Darron Gibson and the SHOOOT/Shank Redemption


There is a hard luck story involving Darron Gibson and Twitter. While at Manchester United, the midfielder was urged to sign up to the social media network by his team-mates, only to be hounded off by belligerent fans. The popular theory has it that he received such a relentless torrent of abuse from fans of his own club that he disabled his account within two hours. The reality, however, was somewhat different. He actually received a modest number of messages that day: hostile though they may have been, we’re talking a dozen or so, rather than the hundreds that may have been implied by tabloid schadenfreude. So while Gibson may well have felt chased away, presumably having received a pop-up message on his BlackBerry each time someone tweeted him, the problem can really be surmised by deducing that Gibson just didn’t know how to alter the notification settings on his phone.

This anecdote would serve as a fitting epitaph for his Old Trafford career – eager to impress, lacking the equipment to do so, provocatively thin-skinned. He would join Everton in the January 2012 transfer window, nine months after the Twitter mini-deluge. A rudimentary internet forum browse-about for both clubs at the time would reveal contrasting responses from the two camps, with United fans delighted to offload some deadweight, and Everton fans deeply underwhelmed.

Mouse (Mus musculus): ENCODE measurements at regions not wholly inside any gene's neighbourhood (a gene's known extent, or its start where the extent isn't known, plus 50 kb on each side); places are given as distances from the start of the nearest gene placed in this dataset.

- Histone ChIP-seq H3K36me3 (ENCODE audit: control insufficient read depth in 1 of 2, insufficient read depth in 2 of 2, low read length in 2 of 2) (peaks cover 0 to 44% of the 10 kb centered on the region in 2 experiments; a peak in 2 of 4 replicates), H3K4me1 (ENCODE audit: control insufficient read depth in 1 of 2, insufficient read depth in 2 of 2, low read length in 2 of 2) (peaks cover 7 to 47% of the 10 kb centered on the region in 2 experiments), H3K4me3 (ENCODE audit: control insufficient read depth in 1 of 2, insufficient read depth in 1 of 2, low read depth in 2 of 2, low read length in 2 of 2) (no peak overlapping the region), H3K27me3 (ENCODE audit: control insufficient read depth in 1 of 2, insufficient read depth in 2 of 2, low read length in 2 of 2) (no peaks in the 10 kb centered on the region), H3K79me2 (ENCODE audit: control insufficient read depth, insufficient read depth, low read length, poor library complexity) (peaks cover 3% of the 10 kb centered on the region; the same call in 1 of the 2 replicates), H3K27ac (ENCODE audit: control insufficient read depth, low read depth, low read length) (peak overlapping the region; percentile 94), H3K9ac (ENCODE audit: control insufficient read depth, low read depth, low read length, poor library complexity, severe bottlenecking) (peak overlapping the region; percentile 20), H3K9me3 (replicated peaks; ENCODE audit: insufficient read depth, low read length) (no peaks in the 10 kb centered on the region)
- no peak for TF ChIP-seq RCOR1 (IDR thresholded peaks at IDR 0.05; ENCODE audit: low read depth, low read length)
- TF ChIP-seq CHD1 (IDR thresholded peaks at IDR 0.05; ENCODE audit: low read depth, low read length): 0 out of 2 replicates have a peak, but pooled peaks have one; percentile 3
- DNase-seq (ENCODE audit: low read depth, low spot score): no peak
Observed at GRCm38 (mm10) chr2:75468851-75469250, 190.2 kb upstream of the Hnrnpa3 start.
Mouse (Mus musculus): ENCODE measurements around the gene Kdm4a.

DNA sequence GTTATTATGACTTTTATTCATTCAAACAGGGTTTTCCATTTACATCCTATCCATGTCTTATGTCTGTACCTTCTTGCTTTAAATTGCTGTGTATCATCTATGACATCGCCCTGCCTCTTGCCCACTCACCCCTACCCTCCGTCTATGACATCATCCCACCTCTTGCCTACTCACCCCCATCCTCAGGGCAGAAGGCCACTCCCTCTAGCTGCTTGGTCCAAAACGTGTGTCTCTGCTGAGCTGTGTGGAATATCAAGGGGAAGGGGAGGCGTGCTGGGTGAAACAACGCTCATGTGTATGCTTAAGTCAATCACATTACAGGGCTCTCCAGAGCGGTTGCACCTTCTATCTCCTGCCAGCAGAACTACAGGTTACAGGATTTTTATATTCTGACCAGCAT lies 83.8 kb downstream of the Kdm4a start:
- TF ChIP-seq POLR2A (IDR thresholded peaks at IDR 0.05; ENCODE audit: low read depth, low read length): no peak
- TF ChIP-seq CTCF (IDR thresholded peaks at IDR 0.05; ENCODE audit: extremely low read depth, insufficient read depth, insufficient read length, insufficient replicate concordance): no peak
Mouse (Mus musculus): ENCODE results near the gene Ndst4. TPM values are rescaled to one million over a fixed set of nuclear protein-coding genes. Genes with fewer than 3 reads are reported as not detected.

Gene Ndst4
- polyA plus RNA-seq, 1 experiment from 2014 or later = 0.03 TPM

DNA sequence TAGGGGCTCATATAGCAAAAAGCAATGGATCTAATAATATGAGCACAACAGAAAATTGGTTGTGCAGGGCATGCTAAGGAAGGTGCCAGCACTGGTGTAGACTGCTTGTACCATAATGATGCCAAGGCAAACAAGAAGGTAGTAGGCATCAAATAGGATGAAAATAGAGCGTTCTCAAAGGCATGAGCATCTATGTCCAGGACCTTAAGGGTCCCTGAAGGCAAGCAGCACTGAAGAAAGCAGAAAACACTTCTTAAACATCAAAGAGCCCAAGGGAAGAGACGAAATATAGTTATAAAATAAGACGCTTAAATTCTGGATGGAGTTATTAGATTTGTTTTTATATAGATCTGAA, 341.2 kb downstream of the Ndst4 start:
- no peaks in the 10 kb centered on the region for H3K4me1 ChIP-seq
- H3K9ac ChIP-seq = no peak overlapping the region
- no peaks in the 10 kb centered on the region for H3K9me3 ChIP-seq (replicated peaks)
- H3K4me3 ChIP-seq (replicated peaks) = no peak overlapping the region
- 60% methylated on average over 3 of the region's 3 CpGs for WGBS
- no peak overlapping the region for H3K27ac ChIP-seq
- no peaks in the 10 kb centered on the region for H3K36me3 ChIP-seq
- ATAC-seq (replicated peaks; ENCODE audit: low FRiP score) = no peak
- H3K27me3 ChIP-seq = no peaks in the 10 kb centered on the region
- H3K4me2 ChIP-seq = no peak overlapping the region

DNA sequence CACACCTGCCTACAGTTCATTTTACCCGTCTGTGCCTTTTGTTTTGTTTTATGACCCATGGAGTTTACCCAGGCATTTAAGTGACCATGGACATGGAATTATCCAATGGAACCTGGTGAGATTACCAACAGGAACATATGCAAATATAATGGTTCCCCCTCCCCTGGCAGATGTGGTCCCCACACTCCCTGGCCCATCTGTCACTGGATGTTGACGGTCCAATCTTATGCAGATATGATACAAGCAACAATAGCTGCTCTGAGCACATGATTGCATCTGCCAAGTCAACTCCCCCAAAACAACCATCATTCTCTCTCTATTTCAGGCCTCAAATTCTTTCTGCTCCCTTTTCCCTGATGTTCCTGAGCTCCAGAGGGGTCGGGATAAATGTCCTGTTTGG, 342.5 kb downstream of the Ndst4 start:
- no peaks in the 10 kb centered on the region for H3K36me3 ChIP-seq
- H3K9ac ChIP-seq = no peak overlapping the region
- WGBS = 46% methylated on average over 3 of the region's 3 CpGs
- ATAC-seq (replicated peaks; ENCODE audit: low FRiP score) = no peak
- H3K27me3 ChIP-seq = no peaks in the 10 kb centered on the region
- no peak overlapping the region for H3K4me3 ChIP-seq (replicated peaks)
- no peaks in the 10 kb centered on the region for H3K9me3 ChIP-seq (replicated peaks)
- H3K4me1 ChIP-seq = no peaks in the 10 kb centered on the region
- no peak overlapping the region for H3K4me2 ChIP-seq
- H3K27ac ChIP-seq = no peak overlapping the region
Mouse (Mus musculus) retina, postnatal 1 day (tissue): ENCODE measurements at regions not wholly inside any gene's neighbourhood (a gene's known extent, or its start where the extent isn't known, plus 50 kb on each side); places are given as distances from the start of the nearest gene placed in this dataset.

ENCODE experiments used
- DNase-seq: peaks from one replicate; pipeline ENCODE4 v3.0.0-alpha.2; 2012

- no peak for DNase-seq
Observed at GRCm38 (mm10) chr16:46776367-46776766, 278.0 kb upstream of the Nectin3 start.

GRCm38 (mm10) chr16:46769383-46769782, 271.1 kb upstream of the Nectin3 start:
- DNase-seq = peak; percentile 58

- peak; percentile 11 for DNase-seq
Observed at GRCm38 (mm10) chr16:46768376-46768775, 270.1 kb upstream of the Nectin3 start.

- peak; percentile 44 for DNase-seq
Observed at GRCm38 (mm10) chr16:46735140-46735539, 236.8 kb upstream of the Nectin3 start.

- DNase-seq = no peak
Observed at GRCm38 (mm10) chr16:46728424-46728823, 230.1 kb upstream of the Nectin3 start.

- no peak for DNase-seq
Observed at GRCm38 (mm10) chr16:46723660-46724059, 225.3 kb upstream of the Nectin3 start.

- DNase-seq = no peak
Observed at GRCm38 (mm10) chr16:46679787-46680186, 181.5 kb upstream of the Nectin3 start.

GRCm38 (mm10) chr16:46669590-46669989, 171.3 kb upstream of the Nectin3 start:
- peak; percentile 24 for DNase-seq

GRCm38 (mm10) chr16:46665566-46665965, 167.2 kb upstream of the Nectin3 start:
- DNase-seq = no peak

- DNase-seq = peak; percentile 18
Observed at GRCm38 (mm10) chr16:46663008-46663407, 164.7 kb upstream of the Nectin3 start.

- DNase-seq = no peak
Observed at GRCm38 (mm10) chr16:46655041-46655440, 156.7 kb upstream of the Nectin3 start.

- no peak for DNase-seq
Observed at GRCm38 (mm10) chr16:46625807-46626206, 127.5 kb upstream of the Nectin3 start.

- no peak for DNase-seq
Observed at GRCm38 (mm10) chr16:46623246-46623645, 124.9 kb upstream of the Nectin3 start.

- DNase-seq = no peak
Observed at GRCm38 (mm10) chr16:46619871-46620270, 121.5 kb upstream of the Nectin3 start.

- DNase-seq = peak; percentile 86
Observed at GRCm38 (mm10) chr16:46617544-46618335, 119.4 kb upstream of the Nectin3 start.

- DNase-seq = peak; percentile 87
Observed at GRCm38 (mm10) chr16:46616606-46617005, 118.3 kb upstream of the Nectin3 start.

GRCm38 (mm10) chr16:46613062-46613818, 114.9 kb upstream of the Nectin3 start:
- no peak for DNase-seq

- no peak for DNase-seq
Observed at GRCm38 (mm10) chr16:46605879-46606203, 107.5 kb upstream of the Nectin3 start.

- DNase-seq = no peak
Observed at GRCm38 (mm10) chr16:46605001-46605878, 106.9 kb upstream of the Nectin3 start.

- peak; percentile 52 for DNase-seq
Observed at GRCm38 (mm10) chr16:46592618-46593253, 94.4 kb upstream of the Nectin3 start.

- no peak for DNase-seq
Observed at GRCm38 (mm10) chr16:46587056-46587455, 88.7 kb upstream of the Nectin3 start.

Gibson has always been difficult to appreciate, with his pathological propensity to SHOOOOT, unusual spelling of his christian name, and curiously balding head like an anti-Zinedine Zidane. But there is also an admirably stubborn sense of self-belief. In September he withdrew from the Republic of Ireland squad for games against Oman and Kazakhstan in protest over a lack of involvement at Euro 2012. Prior to that, he once scoffed at the notion of moving to “a club like Stoke” after Giovanni Trappatoni urged him to seek first-team football for the good of his international career. A £4million move to Sunderland fell apart when he failed to agree personal terms, before he joined Everton six months later for less than a quarter of that sum.

Presumably he’s now happier at a ‘club like Everton’, where he has sired one of those unlikely viral statistics that sweep amongst football fans every so often like a winter vomiting bug. As of January 1 2013, Gibson had played 50 Premier League fixtures for both United and Everton and lost only four of them – and just once for Everton, after he was withdrawn early through injury against West Brom. Such curious facts can often betray reality, but perhaps there is more to Gibson than those vociferous United tweeters would have admitted. Phil Neville welcomed the Irishman’s transfer at the time by declaring it “one of the snips of the century”. Andre-Villas Boas has cited him as “a player of immense talent”, and Everton fans have been won over by his passing range and honest graft.